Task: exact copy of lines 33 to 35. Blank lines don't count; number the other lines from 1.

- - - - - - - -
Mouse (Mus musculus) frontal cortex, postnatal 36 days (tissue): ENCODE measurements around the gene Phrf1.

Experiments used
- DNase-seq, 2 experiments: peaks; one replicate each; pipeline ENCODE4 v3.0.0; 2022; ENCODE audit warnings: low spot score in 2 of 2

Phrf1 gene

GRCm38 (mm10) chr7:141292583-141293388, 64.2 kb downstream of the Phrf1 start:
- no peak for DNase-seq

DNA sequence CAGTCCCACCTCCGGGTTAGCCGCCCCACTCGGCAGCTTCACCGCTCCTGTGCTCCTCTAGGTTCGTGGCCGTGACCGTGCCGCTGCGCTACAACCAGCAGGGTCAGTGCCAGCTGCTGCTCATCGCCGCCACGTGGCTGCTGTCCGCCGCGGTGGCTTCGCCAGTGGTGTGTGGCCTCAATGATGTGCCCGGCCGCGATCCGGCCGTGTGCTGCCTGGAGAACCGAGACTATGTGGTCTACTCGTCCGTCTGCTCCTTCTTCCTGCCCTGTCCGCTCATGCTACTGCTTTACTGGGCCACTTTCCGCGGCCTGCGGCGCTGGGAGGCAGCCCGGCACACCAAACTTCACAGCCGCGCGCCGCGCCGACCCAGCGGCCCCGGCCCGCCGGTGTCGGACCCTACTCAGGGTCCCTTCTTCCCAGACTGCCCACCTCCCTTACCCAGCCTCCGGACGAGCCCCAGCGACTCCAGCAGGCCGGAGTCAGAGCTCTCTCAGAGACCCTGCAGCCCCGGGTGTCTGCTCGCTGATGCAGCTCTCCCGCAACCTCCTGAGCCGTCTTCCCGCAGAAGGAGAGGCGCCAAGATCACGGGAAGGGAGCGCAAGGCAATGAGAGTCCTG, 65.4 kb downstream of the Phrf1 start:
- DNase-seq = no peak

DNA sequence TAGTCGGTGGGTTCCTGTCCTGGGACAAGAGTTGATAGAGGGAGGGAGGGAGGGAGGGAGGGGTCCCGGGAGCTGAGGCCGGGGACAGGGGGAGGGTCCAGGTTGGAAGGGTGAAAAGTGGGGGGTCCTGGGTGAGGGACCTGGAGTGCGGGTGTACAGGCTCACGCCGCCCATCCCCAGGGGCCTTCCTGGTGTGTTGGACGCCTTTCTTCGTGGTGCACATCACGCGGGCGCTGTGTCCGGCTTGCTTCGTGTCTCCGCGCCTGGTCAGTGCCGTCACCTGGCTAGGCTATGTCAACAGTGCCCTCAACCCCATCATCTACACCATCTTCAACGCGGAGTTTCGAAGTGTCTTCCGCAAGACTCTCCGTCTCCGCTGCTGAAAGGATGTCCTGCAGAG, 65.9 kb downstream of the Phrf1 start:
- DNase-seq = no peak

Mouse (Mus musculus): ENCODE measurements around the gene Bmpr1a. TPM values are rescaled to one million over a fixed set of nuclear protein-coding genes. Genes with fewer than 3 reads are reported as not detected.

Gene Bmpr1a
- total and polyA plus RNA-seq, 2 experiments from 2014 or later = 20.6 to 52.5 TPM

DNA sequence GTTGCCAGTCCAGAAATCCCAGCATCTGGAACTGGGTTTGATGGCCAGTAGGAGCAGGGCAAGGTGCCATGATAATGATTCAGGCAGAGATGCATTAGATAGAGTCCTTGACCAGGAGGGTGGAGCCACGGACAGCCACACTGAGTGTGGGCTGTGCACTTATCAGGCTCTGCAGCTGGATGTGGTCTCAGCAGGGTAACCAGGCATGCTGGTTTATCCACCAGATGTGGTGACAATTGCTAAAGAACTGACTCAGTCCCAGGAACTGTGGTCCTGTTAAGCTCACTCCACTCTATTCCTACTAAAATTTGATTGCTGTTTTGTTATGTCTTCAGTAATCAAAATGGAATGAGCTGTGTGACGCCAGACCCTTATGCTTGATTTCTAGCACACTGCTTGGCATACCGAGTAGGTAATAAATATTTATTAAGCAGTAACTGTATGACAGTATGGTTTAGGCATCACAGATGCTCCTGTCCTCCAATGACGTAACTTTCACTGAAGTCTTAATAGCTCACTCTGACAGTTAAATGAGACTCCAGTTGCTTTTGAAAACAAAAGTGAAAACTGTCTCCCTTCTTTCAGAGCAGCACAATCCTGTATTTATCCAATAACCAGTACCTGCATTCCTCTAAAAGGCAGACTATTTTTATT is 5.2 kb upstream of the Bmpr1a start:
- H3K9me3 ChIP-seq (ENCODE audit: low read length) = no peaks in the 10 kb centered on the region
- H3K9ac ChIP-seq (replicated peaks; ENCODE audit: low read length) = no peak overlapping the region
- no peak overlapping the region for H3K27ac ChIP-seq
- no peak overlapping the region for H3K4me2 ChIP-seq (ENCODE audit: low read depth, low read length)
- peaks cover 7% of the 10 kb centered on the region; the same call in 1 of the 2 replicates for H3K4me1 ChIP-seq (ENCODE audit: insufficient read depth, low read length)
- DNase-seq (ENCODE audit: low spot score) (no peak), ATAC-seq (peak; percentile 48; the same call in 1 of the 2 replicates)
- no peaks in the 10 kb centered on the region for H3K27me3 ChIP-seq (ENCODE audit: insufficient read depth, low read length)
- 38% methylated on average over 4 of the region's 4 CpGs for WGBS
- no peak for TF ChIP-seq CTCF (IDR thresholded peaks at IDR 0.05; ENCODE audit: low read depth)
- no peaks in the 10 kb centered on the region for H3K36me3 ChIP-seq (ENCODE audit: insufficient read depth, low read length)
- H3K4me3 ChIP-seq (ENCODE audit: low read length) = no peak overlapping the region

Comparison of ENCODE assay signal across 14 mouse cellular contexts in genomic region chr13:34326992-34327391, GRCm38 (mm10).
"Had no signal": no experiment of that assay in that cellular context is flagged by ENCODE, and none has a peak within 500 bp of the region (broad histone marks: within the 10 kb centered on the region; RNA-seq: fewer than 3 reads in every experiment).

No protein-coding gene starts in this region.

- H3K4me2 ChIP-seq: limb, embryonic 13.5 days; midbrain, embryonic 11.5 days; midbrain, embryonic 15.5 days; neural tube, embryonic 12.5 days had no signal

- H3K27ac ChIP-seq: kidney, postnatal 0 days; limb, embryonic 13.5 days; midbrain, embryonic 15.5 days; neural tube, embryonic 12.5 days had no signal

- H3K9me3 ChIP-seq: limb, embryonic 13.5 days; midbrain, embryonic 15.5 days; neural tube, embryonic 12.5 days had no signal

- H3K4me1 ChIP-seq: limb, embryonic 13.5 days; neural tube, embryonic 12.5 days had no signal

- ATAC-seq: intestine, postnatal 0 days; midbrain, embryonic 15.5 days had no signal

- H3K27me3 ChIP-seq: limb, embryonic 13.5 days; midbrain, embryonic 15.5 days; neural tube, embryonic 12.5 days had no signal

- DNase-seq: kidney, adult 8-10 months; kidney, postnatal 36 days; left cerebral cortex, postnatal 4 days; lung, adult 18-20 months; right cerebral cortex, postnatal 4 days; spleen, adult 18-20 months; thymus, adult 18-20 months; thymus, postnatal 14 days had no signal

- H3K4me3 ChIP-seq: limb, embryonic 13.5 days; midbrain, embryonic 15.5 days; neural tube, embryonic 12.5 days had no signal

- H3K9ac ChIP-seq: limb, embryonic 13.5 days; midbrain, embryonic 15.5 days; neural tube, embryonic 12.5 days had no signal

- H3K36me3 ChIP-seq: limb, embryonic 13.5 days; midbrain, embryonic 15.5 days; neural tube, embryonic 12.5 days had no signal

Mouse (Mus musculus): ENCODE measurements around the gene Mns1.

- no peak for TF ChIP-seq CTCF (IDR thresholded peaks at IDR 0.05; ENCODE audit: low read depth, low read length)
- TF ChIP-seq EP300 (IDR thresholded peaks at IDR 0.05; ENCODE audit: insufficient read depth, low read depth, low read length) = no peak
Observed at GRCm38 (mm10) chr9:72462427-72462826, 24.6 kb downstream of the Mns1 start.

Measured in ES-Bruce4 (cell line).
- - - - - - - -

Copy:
- ATAC-seq: intestine, postnatal 0 days; midbrain, embryonic 15.5 days had no signal

- H3K27me3 ChIP-seq: limb, embryonic 13.5 days; midbrain, embryonic 15.5 days; neural tube, embryonic 12.5 days had no signal

- DNase-seq: kidney, adult 8-10 months; kidney, postnatal 36 days; left cerebral cortex, postnatal 4 days; lung, adult 18-20 months; right cerebral cortex, postnatal 4 days; spleen, adult 18-20 months; thymus, adult 18-20 months; thymus, postnatal 14 days had no signal